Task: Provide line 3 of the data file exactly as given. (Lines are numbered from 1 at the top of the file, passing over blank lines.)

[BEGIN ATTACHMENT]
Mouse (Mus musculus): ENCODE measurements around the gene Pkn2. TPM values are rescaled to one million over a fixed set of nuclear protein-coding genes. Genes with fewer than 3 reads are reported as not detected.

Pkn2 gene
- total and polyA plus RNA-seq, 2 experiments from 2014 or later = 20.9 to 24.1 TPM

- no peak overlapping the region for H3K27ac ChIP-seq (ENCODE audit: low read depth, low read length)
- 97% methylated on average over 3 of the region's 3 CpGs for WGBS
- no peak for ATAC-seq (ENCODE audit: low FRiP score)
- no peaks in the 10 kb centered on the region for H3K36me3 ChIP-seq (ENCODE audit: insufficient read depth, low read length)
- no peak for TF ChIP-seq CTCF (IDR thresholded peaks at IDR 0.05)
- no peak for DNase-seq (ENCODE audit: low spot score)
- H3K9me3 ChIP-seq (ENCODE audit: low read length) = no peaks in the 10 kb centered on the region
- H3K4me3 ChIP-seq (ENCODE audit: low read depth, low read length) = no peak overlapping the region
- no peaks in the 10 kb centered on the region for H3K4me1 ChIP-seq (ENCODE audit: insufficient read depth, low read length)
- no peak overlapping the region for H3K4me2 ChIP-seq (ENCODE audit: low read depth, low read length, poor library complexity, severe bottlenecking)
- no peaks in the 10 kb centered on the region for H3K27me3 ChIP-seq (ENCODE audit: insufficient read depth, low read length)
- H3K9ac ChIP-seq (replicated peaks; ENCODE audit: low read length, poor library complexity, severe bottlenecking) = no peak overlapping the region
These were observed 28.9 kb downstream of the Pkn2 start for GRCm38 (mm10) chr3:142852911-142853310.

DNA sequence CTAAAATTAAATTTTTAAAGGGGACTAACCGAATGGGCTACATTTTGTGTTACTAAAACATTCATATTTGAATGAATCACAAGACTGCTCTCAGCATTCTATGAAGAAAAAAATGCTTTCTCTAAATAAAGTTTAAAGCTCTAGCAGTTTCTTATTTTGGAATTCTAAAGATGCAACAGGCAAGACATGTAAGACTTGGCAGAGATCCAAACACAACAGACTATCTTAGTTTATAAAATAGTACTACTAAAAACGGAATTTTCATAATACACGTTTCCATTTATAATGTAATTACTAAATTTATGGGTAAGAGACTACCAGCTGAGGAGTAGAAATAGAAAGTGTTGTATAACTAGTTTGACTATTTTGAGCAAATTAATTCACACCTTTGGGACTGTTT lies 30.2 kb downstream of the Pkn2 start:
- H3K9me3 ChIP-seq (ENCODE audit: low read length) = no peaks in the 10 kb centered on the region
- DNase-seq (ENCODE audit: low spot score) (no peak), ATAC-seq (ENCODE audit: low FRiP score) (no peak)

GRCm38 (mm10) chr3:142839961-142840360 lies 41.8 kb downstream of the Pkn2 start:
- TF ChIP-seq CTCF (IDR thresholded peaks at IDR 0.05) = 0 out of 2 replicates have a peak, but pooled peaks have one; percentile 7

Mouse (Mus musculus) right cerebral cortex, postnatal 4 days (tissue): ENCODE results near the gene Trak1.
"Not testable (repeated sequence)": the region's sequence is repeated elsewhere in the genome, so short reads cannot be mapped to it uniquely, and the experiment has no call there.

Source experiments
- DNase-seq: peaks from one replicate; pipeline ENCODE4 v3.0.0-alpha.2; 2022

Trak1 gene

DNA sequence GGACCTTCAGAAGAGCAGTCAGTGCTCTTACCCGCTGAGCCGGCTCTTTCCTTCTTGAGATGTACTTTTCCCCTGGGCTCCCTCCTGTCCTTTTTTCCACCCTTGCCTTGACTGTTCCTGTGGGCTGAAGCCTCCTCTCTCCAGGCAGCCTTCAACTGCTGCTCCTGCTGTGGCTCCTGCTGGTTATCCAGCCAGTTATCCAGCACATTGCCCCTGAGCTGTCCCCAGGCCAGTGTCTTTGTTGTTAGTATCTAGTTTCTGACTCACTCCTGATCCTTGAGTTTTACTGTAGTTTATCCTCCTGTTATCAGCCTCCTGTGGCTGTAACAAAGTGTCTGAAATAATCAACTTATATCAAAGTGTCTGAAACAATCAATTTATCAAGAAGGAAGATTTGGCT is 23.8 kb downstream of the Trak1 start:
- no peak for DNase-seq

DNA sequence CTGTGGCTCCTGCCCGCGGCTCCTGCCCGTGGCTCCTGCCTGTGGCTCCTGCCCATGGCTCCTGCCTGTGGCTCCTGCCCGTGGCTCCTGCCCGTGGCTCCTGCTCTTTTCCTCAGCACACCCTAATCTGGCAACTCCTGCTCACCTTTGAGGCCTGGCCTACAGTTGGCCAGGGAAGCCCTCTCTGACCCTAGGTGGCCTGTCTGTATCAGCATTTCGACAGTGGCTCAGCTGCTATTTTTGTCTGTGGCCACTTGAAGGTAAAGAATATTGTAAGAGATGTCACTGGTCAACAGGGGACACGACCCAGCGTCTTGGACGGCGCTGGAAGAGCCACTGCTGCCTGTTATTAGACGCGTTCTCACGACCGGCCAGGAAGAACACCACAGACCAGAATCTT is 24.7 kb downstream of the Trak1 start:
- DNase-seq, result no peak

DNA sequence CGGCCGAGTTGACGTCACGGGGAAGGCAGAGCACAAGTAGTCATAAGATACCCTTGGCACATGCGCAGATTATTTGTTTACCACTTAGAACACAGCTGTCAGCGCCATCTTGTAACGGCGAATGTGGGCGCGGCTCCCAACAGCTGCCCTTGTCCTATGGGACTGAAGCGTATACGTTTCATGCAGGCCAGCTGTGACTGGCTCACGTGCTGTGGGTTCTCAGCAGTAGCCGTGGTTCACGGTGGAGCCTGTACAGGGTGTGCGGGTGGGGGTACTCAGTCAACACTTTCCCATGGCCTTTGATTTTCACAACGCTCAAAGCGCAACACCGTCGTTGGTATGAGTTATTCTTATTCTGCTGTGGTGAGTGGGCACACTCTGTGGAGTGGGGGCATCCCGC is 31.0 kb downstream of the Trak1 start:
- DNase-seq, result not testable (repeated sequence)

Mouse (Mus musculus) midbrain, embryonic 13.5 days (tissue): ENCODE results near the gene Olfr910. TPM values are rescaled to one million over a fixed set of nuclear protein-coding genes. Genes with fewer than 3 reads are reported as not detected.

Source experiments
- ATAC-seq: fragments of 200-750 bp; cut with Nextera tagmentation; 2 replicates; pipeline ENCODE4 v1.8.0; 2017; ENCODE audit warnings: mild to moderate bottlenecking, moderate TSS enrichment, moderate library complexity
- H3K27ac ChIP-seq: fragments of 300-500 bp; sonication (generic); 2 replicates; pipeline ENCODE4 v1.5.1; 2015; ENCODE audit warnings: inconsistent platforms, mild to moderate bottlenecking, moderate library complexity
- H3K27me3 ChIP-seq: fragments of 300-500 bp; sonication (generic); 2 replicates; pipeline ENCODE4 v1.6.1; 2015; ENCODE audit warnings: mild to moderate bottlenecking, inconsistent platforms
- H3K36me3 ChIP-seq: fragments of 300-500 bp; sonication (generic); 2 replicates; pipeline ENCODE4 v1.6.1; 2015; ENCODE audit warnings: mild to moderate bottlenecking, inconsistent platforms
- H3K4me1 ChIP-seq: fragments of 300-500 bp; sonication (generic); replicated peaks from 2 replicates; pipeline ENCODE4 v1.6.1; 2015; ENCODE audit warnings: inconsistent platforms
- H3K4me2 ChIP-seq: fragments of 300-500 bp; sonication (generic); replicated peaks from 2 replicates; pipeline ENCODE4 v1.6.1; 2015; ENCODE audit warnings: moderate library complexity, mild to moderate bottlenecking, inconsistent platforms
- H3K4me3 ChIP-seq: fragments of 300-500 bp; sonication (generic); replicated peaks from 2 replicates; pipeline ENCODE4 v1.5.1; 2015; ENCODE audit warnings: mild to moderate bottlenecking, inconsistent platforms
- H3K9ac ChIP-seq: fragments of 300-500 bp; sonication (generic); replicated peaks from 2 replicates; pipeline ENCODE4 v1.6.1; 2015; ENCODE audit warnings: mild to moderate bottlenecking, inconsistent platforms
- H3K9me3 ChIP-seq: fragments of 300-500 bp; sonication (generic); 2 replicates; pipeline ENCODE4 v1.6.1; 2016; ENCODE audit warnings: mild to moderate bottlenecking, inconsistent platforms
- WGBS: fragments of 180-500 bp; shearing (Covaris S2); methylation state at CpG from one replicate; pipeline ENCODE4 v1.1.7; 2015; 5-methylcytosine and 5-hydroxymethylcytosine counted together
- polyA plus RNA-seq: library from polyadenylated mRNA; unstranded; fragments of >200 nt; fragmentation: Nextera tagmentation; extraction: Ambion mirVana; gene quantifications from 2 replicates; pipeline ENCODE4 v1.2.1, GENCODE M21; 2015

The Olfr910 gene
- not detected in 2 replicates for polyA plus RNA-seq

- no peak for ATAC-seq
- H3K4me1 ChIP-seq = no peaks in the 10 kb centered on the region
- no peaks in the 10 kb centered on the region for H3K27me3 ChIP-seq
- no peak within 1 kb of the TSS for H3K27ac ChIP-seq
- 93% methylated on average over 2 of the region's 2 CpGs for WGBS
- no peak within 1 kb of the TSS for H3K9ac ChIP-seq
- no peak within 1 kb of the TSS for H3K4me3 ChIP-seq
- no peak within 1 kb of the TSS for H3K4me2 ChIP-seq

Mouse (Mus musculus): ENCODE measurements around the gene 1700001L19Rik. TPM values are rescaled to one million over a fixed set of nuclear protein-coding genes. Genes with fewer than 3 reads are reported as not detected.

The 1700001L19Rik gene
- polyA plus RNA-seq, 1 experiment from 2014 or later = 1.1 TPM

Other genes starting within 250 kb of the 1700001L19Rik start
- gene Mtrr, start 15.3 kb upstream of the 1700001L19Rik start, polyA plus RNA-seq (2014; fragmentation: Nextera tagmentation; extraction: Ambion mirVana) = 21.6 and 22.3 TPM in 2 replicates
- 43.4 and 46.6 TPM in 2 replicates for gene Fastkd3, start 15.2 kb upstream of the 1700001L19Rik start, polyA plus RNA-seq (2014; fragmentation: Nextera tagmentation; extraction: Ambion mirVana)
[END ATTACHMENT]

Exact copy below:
- total and polyA plus RNA-seq, 2 experiments from 2014 or later = 20.9 to 24.1 TPM